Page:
For their new experiments, the Duke team developed a model using pregnant sheep. When the sheep fetus was approximately 17 weeks old an age that approximates a third-trimester human pregnancy the researchers exposed the mother to a three-drug anesthetic combination commonly used to produce general anesthesia. The exposures lasted four hours, a length of time that would encompass most surgeries conducted on pregnant patients.
"We found that four hours of maternal general anesthesia produced an initial increase in systematic oxygenation in the fetus, as well as a sustained increase in oxygenation in the brain," Reynolds said.
The researchers could document cerebral oxygenation in real time because of a system they optimized for fetal applications. The technique, called near-infrared spectroscopy, was originally conceived in the 1970s by Duke faculty member Franz Jobsis.
Light in the near-infrared range can easily pass through skin, bone and other tissues. However, within these frequencies of light, the oxygen-carrying molecules within red blood cells known as hemoglobin absorb light to an extent based on their oxygen content -- giving the researchers a reliable indicator of cerebral oxygenation. Researchers place a fiberoptic probe against the skull of the fetus to measure the changing oxygenation levels of blood circulating in the brain, Reynolds said.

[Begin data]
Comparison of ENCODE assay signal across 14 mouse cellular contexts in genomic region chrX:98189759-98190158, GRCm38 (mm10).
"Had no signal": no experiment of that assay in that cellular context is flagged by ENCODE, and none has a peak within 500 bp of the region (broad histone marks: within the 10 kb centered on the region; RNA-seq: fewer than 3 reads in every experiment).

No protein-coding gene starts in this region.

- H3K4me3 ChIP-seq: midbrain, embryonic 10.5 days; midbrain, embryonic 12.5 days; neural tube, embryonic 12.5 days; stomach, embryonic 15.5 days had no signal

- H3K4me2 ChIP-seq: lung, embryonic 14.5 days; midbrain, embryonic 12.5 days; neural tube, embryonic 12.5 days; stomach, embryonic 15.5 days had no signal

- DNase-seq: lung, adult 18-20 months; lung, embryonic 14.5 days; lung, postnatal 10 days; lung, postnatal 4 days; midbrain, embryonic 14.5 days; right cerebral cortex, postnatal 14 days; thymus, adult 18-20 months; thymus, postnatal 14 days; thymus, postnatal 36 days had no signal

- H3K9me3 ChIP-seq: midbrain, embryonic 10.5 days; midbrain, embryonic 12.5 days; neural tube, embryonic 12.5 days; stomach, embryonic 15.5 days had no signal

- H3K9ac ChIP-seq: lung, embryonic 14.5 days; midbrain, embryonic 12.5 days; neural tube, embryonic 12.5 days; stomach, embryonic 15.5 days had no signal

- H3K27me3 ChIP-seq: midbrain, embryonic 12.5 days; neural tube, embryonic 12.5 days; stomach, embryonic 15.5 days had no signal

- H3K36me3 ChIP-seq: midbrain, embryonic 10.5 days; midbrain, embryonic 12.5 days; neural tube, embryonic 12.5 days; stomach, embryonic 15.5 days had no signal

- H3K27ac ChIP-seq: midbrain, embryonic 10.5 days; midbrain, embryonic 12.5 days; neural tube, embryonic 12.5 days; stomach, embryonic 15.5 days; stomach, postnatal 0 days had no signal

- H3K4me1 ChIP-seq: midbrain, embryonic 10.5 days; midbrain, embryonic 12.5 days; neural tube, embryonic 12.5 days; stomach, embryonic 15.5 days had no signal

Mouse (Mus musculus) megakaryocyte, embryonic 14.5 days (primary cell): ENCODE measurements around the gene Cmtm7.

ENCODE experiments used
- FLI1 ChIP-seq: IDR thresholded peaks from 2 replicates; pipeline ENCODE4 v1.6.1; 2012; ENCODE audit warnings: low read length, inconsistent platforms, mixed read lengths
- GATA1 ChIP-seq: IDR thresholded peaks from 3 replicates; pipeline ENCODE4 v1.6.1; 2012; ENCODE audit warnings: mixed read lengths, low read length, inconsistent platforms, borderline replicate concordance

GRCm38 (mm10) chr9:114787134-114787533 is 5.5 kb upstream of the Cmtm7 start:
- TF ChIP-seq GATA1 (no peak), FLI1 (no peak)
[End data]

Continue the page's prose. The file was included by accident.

Reynolds said that the increase in oxygenation in the fetal brain is likely due to isoflurane, one of the three commonly used agents, which induced reductions in oxygen metabolism along with increases in cerebral blood flow. Isoflurane is known to produce these actions in the adult brain but it had not been appreciated that such effects could also occur in the fetal brain, he s
Contact: Richard Merritt
Duke University Medical Center